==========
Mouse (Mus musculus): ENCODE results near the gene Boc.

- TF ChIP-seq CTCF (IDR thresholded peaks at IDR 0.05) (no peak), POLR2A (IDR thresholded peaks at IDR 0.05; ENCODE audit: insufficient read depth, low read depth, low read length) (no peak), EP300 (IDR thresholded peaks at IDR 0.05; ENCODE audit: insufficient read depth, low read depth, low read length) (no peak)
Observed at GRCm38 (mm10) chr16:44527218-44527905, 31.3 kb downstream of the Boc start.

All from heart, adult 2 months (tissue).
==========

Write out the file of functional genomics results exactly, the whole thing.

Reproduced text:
Mouse (Mus musculus): ENCODE results near the gene Boc.

- TF ChIP-seq CTCF (IDR thresholded peaks at IDR 0.05) (no peak), POLR2A (IDR thresholded peaks at IDR 0.05; ENCODE audit: insufficient read depth, low read depth, low read length) (no peak), EP300 (IDR thresholded peaks at IDR 0.05; ENCODE audit: insufficient read depth, low read depth, low read length) (no peak)
Observed at GRCm38 (mm10) chr16:44527218-44527905, 31.3 kb downstream of the Boc start.

All from heart, adult 2 months (tissue).